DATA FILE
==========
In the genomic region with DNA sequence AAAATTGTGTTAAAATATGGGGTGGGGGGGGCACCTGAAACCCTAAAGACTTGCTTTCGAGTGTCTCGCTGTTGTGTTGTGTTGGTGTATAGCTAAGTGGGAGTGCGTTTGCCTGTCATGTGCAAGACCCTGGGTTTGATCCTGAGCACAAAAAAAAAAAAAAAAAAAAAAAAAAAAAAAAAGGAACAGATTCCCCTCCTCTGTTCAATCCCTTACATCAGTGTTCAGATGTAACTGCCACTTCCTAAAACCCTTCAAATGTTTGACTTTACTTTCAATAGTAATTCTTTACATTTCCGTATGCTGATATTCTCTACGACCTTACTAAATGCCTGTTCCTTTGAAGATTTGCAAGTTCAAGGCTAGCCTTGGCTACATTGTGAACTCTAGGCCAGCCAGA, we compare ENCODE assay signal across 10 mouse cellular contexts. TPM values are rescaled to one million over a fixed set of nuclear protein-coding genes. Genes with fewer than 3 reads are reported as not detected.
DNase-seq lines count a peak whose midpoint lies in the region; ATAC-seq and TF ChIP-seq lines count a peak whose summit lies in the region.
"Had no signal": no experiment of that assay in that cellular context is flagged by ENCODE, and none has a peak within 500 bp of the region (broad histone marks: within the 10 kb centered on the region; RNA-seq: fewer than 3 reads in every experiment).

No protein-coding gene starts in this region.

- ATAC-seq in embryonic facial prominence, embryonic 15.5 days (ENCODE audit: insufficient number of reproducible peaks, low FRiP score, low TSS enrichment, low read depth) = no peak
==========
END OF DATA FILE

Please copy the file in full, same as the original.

In the genomic region with DNA sequence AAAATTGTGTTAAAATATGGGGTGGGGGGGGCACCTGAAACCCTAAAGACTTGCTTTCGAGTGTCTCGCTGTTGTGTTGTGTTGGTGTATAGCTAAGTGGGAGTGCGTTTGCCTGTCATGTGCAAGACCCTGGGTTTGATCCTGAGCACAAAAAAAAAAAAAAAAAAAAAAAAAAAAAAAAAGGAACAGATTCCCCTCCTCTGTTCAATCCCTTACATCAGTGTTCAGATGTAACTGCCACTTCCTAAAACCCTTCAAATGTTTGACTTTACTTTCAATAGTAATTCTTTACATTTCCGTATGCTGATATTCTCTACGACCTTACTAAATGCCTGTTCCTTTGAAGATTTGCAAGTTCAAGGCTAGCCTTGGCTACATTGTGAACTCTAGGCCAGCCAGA, we compare ENCODE assay signal across 10 mouse cellular contexts. TPM values are rescaled to one million over a fixed set of nuclear protein-coding genes. Genes with fewer than 3 reads are reported as not detected.
DNase-seq lines count a peak whose midpoint lies in the region; ATAC-seq and TF ChIP-seq lines count a peak whose summit lies in the region.
"Had no signal": no experiment of that assay in that cellular context is flagged by ENCODE, and none has a peak within 500 bp of the region (broad histone marks: within the 10 kb centered on the region; RNA-seq: fewer than 3 reads in every experiment).

No protein-coding gene starts in this region.

- ATAC-seq in embryonic facial prominence, embryonic 15.5 days (ENCODE audit: insufficient number of reproducible peaks, low FRiP score, low TSS enrichment, low read depth) = no peak